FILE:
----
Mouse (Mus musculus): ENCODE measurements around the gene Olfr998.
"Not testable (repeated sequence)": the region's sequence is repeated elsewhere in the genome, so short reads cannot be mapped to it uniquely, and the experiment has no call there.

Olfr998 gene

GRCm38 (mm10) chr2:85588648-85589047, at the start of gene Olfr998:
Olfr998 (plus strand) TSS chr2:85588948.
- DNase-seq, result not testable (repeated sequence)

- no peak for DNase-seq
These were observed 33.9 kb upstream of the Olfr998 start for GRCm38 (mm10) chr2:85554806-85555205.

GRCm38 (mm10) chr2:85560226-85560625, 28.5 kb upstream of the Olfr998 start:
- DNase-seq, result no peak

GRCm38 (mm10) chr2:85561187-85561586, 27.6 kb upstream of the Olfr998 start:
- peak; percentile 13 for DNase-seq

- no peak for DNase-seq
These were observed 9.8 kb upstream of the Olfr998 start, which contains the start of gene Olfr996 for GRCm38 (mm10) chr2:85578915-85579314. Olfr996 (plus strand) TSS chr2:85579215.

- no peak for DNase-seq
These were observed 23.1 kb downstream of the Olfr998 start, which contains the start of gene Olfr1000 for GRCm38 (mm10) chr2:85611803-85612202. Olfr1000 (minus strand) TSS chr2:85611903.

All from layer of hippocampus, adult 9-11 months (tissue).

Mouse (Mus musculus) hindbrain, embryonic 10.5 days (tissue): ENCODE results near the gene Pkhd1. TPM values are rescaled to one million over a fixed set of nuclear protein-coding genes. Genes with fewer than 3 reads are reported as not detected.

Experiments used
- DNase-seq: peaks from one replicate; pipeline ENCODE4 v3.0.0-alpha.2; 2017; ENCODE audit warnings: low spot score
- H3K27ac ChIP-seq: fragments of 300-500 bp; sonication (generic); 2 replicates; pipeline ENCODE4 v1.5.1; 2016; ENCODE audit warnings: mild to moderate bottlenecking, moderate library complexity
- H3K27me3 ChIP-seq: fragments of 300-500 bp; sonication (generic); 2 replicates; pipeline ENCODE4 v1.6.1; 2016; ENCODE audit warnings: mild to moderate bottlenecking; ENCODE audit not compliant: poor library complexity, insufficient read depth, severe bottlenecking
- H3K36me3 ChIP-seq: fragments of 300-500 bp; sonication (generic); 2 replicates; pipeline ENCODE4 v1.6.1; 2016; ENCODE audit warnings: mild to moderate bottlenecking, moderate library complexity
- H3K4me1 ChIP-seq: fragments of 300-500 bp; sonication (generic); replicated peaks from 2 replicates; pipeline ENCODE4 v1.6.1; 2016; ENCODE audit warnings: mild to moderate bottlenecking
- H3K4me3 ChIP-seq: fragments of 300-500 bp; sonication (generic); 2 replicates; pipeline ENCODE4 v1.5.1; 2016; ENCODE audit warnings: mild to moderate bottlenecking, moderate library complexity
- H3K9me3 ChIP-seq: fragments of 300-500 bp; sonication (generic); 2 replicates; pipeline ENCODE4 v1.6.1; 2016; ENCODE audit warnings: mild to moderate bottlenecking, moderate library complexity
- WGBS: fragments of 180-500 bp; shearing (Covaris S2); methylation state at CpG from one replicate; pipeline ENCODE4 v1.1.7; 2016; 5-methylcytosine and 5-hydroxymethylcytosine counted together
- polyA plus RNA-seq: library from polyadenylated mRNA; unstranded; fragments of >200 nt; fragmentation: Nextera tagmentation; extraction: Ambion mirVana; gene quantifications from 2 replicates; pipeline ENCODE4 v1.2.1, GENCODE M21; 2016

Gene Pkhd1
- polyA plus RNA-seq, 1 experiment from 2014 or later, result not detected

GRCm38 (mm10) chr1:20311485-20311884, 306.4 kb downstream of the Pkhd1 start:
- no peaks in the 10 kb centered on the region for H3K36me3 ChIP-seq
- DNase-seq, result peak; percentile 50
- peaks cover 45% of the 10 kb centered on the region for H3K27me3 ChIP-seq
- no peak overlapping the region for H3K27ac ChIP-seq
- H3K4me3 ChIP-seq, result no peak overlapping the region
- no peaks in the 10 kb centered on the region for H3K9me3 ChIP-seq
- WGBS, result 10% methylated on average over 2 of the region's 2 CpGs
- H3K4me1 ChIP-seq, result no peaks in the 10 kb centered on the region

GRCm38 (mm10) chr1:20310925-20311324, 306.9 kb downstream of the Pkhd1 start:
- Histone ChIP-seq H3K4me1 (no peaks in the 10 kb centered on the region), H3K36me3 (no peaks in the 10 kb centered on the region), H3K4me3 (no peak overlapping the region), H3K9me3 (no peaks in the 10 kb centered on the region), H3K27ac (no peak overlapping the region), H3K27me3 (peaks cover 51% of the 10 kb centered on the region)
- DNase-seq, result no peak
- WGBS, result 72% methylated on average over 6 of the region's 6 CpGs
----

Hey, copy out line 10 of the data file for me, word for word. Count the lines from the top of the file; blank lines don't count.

- DNase-seq, result no peak